Memoir: Is Writing Your Story Worthwhile?

DO YOU WANT TO WRITE A MEMOIR? If so, do you wonder if your story will have value for readers outside your immediate circle? Yes? Well, you’re not alone.

Often, memoir writingI talk with folks whose experiences have been meaningful enough to them that they want to share what they’ve been through. They feel that, if published, their life story could benefit others—in part, by demonstrating to future readers that at least one person has survived the circumstances about which they want to write and also by offering others the wisdom they’ve gleaned in the process. These potential memoirists may have been subject to abuse or have hit a deep bottom after self-medicating with drugs or alcohol. Perhaps they’ve had a serious illness or gone through the devastating loss of a child or spouse.

Whatever their story, having undergone a life-changing trial, they’re ready to share their experience of strength and hope. But faced with the long haul of learning how to write a memoir, they may wonder: Will others really find what I have to say worth reading? (Then there’s the not-insignificant task of on-boarding excellent narrative writing skills!)

With all that in mind, I wrote a note—both in recognition of those who have shared their memoir-writing dreams with me and with the hope that, if I send it out on the ethers, it might reach the heart of someone hesitating at the brink of writing their story.

Dear Memoir-Writer-to-Be,

I understand you’re concerned that your story might not hold meaning for anyone else—that it might not be a valuable contribution to literature or society. But I want to assure you, if you can dig deep and excavate the shining core of your experience and convey it in a compelling way, readers will connect with what you have to say.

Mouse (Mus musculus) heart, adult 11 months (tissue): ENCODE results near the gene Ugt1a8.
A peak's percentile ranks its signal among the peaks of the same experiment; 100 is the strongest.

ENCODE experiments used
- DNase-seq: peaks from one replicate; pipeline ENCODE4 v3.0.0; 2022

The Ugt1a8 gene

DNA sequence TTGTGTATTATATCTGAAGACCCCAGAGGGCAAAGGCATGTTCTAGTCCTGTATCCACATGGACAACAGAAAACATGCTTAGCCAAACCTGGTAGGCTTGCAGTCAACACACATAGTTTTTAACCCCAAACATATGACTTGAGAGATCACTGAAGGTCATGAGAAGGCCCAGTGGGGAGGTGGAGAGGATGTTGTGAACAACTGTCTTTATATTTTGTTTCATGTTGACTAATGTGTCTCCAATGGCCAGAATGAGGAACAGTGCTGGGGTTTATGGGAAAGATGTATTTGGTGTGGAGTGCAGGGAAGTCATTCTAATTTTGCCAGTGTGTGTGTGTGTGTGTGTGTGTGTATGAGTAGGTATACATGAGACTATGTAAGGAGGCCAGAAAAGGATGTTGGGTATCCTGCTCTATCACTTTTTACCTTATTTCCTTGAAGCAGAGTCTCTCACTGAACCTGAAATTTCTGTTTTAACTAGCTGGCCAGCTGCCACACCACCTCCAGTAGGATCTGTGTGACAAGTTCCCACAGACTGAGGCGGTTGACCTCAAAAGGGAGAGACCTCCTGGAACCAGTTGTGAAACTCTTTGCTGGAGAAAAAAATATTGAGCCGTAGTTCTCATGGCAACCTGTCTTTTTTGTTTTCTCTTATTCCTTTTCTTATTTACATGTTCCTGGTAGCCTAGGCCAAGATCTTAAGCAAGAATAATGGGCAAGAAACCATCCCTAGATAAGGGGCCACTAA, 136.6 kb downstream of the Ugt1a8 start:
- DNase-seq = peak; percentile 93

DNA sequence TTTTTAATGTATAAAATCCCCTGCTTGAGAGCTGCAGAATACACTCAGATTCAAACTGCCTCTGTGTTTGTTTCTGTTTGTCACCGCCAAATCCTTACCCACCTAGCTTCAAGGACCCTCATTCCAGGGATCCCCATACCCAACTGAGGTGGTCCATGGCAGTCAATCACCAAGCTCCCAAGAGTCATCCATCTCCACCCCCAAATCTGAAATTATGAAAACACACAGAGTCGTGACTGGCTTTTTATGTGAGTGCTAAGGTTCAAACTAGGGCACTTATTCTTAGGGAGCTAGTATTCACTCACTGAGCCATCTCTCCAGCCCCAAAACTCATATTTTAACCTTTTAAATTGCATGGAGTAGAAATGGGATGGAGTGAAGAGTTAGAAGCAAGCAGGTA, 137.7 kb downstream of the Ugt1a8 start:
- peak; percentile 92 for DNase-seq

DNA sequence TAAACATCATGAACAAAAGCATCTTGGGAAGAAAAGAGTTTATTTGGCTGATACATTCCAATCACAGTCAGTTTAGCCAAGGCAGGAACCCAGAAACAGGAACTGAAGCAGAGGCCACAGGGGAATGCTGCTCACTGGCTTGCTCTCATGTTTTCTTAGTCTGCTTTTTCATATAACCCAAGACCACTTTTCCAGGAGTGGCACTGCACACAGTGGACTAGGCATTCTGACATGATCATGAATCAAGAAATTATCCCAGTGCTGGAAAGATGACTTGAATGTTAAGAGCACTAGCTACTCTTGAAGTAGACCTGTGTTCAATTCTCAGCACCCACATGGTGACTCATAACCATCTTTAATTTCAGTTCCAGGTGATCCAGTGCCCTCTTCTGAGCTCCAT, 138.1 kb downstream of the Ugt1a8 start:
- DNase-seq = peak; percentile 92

Of course, much skill and craft goes into writing a compelling memoir—but with patience and diligence, those can be learned. If you are really committed to the task, that commitment will be the reliable spark that will fuel the work of learning what you must to deliver the story you want to share.

Work hard. Find techniques that will make your story strong, that will convey the deepest meaning of it, that will showcase its worth, that will help you develop its shape and create of it a presence that will make its inherent value evident to your readers.

Tall order? Sure. But having lived through something so life-changing you believe you can impact others by sharing it, I bet you can tackle this, too.

Wishing you every inspiration and a basketful of determination,

Jamie, Memoir Writing Coach

 

Memoir-writing inspiration

There are wonderful resources available to support you in writing your memoir. Among them, I recommend THE ART OF MEMOIR, by Mary Karr, and MEMOIR WRITING FOR DUMMIES, by Ryan G. Van Cleave.

If you’re looking for more suggestions, Meghan McCullough wrote an article for The Perch (the Penguin Random House blog), titled “The 9 Best Books on Writing Memoir.”

And for a shorter read, you might like my post, “Telling the Truth: A Memoir Writing Prompt.”

Writing coach

Need help writing a memoir? I’m available for book coaching and manuscript review! And check out Should I Hire a Writing Coach” in THE WRITER magazine.

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